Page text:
The very name Tennessee Williams, who would have been 90 on March 26, conjures up that fictional landscape we've conveniently labeled "Southern Gothic," a world of tropical twilight imbued with violence, decay and danger, a world spread beneath such a tranquil indigo sky that we are momentarily lulled while we view the trauma, tragedy, madness and savage comedy that ensue. Despite his Southern roots, Williams was not a strictly regional writer, nor was he bound to any one genre, though his work in the theater has overshadowed all else. As a playwright, he was both social realist and lyric poet; he was also a sometime screenwriter, a master of the short story, a novelist, poet, memoirist and inveterate letter-writer.
The Library of America has published his essential "Plays"--33 of them--in two volumes totaling about 2,000 pages. Not every play is included here, but these two volumes constitute all the plays that matter, the works of a master of his craft, with all the author's introductions, notes and pertinent essays. Also, New Directions (Williams' longtime publisher) has brought out Volume 1 of "Selected Letters: 1920-1945," which traces his childhood and years of obscurity, up to the huge success of "The Glass Menagerie." This beautifully designed and finely bound book contains generous, clearly written notes, an index and many black-and-white photos from Williams' early years. The dust jacket features a torn-sweater portrait of the young playwright by George Platt Lynes that wouldn't be out of place on a GQ cover or an Armani billboard.
For the Record
Los Angeles Times Sunday March 25, 2001 Home Edition Book Review Page 2 Book Review Desk 2 inches; 50 words Type of Material: Correction
The names of the editors for the plays and the selected letters of Tennessee Williams (Book Review, March 18) were inadvertently transposed. "Plays: 1937-1955" and "Plays: 1957-1980" (Library of America) were edited by Mel Gussow and Kenneth Holditch. "Selected Letters: 1920-1945" (New Directions) was edited by Albert J. Devlin and Nancy M. Tischler.
The plays--and the movies made from them--have become a fixture in our national mythos. We see more than vivid characters in a Williams play; we encounter mythic figures: Big Daddy, Blanche, Maggie the Cat in her satin slip, Stanley and Stella, Baby Doll, the Princess Kos and Serafina. We recognize them the way we recognize Huck Finn, Lolita, Romeo and Juliet, Scarlett O'Hara. They are fictions who inhabit an intensified reality; they are larger than any single personality or impersonation can make them. And they are part of an astonishing body of work. In the decade and a half between 1944 and 1961, Williams produced 11 brilliant plays back to back: "The Glass Menagerie," 'A Streetcar Named Desire," 'Summer and Smoke," 'Sweet Bird of Youth," 'The Rose Tattoo," 'Camino Real," 'Cat on a Hot Tin Roof," 'Orpheus Descending," 'Suddenly Last Summer," 'Period of Adjustment" and "Night of the Iguana." Indeed, these were Tennessee Williams' golden years, glowing with a string of "hits" one after another.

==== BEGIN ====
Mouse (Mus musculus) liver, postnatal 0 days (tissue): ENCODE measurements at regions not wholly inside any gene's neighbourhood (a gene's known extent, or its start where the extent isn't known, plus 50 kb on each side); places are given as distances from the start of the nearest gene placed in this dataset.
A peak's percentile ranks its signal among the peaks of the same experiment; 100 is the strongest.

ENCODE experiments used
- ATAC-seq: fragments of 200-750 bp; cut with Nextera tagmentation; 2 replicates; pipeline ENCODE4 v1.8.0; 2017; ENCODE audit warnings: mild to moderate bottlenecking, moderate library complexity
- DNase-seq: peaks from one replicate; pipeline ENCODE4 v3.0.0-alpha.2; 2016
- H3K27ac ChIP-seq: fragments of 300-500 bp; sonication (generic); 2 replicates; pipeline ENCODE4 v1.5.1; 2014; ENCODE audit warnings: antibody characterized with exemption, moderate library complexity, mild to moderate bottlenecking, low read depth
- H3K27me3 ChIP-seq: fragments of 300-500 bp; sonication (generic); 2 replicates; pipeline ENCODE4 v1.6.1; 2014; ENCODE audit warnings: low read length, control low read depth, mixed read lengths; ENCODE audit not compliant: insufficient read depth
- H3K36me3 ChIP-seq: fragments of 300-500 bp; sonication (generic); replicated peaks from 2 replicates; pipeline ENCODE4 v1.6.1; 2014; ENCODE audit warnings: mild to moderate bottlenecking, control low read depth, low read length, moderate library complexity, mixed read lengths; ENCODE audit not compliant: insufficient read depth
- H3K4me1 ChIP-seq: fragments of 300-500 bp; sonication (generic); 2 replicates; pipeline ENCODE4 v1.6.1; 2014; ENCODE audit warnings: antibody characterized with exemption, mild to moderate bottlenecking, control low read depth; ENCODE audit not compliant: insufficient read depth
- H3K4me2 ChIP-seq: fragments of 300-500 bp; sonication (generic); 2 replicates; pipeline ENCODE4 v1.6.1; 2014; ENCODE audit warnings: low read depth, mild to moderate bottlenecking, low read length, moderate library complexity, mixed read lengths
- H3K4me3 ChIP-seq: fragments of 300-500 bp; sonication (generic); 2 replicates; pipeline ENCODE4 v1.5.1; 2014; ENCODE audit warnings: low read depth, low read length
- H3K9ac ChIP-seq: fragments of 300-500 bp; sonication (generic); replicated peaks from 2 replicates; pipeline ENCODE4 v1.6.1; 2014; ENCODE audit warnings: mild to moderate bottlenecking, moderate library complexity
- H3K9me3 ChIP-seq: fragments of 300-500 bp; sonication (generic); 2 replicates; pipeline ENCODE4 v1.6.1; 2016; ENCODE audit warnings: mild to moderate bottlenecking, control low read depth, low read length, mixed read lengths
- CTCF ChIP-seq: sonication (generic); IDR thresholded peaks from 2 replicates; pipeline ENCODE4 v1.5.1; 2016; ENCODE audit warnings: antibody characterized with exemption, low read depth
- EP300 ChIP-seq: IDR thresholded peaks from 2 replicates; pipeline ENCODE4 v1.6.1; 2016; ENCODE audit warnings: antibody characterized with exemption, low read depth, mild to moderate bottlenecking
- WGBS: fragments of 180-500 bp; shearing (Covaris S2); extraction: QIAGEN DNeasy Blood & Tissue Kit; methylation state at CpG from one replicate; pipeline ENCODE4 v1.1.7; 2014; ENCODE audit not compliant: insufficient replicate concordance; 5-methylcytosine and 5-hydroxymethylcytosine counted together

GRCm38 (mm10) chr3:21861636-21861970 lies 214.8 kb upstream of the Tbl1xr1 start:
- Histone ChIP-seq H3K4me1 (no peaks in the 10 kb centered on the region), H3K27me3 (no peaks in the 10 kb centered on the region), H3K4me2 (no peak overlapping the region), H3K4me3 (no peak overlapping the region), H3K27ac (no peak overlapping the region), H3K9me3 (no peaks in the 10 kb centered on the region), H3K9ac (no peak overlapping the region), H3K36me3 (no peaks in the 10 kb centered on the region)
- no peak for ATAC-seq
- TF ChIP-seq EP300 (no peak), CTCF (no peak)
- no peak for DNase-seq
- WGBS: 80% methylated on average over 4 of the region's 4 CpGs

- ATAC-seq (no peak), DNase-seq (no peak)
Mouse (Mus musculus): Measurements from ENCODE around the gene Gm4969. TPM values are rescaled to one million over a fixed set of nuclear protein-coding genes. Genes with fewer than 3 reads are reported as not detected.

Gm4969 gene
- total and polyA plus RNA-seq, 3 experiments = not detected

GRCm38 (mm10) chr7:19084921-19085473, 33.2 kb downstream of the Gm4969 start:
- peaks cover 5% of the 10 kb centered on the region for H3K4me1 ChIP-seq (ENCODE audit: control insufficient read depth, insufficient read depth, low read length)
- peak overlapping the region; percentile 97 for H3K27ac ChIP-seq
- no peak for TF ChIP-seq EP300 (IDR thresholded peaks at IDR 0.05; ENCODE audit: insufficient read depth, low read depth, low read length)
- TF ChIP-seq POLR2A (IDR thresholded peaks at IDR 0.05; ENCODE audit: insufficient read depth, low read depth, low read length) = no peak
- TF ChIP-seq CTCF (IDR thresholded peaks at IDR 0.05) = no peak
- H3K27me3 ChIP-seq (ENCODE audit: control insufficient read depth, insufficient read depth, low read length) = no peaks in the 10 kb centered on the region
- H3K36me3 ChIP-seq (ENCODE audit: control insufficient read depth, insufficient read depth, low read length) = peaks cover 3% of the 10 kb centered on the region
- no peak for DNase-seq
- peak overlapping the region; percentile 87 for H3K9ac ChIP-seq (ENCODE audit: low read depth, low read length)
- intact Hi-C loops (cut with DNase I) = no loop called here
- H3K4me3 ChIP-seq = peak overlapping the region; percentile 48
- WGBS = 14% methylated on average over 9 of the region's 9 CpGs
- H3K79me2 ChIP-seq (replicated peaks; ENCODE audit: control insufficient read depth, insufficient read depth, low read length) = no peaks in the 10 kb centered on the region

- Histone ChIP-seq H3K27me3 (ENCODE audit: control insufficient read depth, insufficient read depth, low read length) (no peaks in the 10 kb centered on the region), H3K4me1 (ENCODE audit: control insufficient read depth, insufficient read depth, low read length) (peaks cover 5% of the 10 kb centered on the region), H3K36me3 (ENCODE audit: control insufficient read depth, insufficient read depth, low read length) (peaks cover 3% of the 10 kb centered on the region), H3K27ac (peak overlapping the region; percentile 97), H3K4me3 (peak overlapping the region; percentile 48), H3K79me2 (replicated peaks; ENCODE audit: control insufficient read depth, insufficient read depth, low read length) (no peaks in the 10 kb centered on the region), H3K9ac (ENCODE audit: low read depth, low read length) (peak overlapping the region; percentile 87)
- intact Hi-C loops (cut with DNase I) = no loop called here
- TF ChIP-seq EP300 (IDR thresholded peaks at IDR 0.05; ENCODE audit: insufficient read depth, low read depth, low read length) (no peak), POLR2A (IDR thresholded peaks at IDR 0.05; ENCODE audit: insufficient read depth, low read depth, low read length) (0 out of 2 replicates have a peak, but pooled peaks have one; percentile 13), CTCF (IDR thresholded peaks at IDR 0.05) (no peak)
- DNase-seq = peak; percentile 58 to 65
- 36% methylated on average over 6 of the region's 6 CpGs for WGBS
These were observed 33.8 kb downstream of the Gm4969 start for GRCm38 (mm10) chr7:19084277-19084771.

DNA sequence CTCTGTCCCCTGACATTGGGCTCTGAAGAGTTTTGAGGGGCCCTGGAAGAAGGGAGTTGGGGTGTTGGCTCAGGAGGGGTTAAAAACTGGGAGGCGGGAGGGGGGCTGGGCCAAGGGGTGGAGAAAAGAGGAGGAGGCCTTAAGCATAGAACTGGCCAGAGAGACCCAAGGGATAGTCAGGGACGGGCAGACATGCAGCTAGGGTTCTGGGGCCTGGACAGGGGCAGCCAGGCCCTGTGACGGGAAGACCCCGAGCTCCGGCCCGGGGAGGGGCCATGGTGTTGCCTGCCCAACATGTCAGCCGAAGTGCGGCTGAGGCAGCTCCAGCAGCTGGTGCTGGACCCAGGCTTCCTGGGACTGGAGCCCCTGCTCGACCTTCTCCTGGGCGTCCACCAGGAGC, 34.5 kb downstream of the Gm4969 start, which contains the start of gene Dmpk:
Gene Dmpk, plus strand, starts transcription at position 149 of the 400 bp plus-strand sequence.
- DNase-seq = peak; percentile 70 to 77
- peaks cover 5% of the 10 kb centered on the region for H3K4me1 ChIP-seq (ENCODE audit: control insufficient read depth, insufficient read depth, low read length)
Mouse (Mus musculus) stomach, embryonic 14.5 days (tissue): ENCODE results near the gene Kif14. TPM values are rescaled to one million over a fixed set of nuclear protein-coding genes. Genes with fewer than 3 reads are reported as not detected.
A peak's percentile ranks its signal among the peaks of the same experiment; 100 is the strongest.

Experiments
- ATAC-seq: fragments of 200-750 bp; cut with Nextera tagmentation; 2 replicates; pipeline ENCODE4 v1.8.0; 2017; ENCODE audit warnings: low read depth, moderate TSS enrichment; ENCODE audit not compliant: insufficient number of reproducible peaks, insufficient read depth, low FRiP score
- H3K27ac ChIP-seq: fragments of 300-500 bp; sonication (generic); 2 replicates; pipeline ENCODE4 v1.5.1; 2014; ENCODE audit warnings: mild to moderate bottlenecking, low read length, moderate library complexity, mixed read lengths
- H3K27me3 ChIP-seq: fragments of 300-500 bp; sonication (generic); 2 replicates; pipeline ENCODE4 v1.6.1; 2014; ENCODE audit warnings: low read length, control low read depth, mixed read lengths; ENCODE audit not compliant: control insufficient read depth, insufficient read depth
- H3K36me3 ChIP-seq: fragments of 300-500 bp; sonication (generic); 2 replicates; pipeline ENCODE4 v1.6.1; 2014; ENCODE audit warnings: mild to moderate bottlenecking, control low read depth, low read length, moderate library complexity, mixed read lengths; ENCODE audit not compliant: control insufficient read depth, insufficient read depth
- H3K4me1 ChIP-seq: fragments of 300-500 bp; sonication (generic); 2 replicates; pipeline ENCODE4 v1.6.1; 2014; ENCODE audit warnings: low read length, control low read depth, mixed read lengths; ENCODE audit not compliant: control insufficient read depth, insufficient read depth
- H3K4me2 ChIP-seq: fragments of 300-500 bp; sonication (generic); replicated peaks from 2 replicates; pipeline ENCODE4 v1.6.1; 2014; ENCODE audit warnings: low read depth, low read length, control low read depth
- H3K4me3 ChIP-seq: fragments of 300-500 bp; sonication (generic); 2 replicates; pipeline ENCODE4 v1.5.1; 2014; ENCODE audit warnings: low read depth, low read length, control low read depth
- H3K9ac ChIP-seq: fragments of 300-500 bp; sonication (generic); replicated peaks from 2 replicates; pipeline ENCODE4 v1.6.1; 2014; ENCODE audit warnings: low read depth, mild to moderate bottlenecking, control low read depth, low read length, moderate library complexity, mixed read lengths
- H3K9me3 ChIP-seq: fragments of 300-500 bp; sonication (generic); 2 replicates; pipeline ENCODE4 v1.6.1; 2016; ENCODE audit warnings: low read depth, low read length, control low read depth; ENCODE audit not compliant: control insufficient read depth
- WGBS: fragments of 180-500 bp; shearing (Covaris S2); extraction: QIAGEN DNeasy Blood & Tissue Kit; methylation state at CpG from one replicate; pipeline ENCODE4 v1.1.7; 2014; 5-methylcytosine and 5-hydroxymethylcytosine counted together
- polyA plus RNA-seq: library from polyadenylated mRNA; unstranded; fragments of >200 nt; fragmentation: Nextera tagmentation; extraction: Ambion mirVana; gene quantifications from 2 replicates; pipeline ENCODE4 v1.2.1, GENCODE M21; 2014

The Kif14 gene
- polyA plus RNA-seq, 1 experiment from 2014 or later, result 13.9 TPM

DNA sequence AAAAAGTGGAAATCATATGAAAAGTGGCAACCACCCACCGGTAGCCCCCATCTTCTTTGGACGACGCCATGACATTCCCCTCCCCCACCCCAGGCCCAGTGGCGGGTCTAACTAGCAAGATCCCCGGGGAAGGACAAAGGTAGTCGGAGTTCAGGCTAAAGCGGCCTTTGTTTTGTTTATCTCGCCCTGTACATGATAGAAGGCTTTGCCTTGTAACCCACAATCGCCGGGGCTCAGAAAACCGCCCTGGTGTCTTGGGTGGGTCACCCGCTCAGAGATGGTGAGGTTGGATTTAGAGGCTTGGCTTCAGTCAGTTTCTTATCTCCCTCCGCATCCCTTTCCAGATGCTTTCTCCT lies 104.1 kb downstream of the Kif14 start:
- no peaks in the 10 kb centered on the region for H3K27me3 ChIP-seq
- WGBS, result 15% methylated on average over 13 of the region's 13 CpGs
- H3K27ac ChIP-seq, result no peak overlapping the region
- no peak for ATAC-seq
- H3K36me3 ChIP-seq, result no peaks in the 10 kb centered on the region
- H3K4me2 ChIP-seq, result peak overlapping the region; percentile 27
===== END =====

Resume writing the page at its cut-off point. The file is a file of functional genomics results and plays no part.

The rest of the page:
To read or reacquaint oneself with these plays is to recognize their truth and transcendence. One can also, to a degree, get a sense of this from the movies made of these plays. Most of them are available on video, starring such luminaries as Marlon Brando, Richard Burton, Ava Gardner, Vivien Leigh, John Malkovich, Geraldine Page, Elizabeth Taylor and Joanne Woodward. These performances give an idea of how powerful the plays can be onstage, cinematically transformed by directors such as Elia Kazan, John Huston and--in the case of "The Glass Menagerie'--Paul Newman.
In his essay "The Timeless World of a Play," Williams wrote: "Great sculpture often follows the lines of the human body: Yet the repose of great sculpture suddenly transmutes these human lines to something that has an absoluteness, a purity, a beauty which would not be possible in a living mobile form.
'A play may be violent, full of motion: yet it has that special kind of repose which allows contemplation and produces the climate in which tragic importance is a possible thing.... In a play, time is arrested in the sense of being confined. By a sort of legerdemain, events are made to remain events, rather than being reduced so quickly to mere occurrences. The audience can sit back in a comforting dusk to watch a world which is flooded with light and in which emotion and action have a dimension and dignity that they would likewise have in real existence, if only the shattering intrusion of time could be locked out."
Reading the plays is, of course, less immediate than seeing them onstage or onscreen, but it is an experience that allows one to savor the language and emotion more intimately. Away from the exigencies of the stage, the characters come to life on the printed page and Williams' precise and evocative stage directions, put the reader into the scene.